But the businesses that took these steps and accepted these risks and succeeded, in many cases became first-in prime movers in advancing their entire industries and marketplaces, and with first-mover advantage from that from being known as the first, and the premiere online business in their particular market space.

I readily acknowledge that I grossly oversimplify with that cartoon summary example, but the basic principles that I suggest in it hold and widely so when businesses face large buy-in and investment requirements – if they are to gain value from a potential new innovation that they have an option on developing.

• The more minor and even cosmetic an innovation, the less likely it is that a business would see justification in expanding operational capacity or developing new capacity to develop it. (The basic assumption here is that the more minor and marginally incremental in scale the innovation, means the more minor and marginally incremental any potential increased value and profitability obtainable from it.)

One real exception to that would be when the goal is not to create new and dramatically so in what is offered to the marketplace, but rather to bring a perhaps more standard product to market more rapidly and at reduced cost per item to manufacture and distribute, allowing for sale at a lower price point and the capture of increased market share as a result. And then, the marketable product, or service might only be marginally innovative at most but there is still probably a significant level of more genuine and impactful innovation underlying this change – with real and possibly even disruptively novel innovation in business processes.

Another reason why even a more minor or cosmetic product innovation might call for increased productive capacity and associated investments might arise if the marketplace and customer base for this type of offering is rapidly and significantly expanding. But then the business has to ask if this is a fad product development opportunity where new production capacity could become unneeded and a profitless cost-center even as it goes online, or if this increase in perceived market scale and interest represents a more stable and lasting shift. To cover for the fad possibility and for marketplace changes in general, any capital development in productive capacity would be designed to be flexible for repurposing and new use, as the product portfolio offered evolves, and even rapidly and disruptively so to meet changing market demands.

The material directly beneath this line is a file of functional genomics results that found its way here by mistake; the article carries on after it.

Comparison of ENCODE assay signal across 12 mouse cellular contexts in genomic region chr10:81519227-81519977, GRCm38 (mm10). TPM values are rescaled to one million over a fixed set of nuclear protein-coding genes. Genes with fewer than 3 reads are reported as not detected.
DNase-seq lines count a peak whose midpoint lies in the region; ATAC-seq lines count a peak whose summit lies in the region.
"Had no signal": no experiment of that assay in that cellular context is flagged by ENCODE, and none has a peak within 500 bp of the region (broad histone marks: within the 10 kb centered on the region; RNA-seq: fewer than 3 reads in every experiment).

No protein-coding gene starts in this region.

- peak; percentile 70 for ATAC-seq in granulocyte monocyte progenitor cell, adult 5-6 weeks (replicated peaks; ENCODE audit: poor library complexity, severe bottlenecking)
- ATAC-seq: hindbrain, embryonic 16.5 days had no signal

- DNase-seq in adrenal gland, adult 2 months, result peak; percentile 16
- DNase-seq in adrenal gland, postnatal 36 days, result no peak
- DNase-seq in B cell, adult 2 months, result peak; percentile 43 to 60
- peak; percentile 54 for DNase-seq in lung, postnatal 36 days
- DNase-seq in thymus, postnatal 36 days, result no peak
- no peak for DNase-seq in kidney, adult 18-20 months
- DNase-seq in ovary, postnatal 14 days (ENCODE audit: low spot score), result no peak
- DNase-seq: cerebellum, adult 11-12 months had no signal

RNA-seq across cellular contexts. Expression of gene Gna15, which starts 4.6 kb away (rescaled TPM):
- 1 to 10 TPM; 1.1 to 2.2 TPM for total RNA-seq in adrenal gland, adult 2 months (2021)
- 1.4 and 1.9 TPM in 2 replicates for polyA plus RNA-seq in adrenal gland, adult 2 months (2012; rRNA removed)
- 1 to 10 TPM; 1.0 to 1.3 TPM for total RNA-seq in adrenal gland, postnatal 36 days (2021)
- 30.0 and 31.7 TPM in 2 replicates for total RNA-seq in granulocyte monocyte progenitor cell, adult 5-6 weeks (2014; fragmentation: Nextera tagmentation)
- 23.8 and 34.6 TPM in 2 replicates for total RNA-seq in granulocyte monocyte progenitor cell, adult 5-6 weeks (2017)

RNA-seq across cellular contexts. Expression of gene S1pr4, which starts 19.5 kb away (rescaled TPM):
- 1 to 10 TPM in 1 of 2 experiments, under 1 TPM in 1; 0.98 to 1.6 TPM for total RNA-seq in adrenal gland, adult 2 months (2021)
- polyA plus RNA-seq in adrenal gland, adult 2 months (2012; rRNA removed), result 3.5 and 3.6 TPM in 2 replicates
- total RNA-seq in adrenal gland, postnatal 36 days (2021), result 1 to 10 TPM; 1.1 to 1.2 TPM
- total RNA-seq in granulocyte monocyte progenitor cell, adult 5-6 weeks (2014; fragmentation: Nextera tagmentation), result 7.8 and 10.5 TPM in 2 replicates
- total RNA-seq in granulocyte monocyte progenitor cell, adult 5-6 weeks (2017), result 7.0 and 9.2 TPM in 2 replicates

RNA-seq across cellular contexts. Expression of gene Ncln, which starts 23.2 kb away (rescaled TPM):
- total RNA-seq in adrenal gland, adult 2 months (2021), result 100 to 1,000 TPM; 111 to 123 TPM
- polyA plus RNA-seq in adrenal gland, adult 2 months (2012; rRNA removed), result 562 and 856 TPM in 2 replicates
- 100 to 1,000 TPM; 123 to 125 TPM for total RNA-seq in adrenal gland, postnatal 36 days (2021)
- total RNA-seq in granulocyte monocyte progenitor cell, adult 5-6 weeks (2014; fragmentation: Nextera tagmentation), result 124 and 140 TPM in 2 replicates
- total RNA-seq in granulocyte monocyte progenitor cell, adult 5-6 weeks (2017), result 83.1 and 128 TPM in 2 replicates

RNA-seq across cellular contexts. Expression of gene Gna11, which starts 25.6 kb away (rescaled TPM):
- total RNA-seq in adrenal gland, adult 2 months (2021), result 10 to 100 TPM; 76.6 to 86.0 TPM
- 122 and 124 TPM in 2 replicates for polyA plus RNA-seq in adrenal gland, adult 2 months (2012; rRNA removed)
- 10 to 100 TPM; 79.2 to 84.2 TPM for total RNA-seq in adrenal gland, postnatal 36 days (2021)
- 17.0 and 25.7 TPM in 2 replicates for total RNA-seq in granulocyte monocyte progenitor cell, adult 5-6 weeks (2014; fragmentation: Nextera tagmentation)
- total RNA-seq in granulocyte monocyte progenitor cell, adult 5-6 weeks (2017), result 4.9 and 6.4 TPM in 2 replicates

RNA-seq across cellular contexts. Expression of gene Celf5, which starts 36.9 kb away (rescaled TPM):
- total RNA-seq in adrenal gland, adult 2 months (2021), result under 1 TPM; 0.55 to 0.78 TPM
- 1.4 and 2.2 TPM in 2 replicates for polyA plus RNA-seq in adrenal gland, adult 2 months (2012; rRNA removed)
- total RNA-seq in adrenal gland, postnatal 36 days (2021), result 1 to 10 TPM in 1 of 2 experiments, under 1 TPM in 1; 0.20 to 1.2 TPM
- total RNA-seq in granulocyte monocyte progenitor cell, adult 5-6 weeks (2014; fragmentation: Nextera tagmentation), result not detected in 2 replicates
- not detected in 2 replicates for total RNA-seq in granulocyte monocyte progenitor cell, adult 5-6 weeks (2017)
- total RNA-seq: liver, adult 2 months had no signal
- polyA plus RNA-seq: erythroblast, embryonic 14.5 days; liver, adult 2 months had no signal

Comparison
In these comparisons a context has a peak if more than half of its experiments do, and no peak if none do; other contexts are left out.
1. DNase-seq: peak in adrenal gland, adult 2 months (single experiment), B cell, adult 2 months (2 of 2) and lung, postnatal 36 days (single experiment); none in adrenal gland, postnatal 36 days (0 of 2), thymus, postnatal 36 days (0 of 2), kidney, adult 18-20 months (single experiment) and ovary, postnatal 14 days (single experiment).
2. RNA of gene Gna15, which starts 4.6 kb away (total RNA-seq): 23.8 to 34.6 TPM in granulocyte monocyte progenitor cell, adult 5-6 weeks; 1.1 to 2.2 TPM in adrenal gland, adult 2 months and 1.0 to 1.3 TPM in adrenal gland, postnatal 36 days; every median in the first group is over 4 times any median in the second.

So the point that I raised in my last bullet point before this might or might not be valid depending on key contextual considerations. And how a proposed innovative opportunity might be evaluated according to the Part 3 model would vary accordingly (e.g. whether a given innovation should be viewed and developed more as a quadrant III low risk/short timeframe opportunity and a fad or as a quadrant IV established product opportunity.)

Now let’s consider the basic alternative of overtly novel and disruptive innovations. I am going to turn to that scenario in a growing established business context in my next series installment, and will then compare the issues involved in that scenario to the minor or cosmetic improvements example started here in this posting. Meanwhile, you can find this and related postings at Macroeconomics and Business and its Page 2 continuation.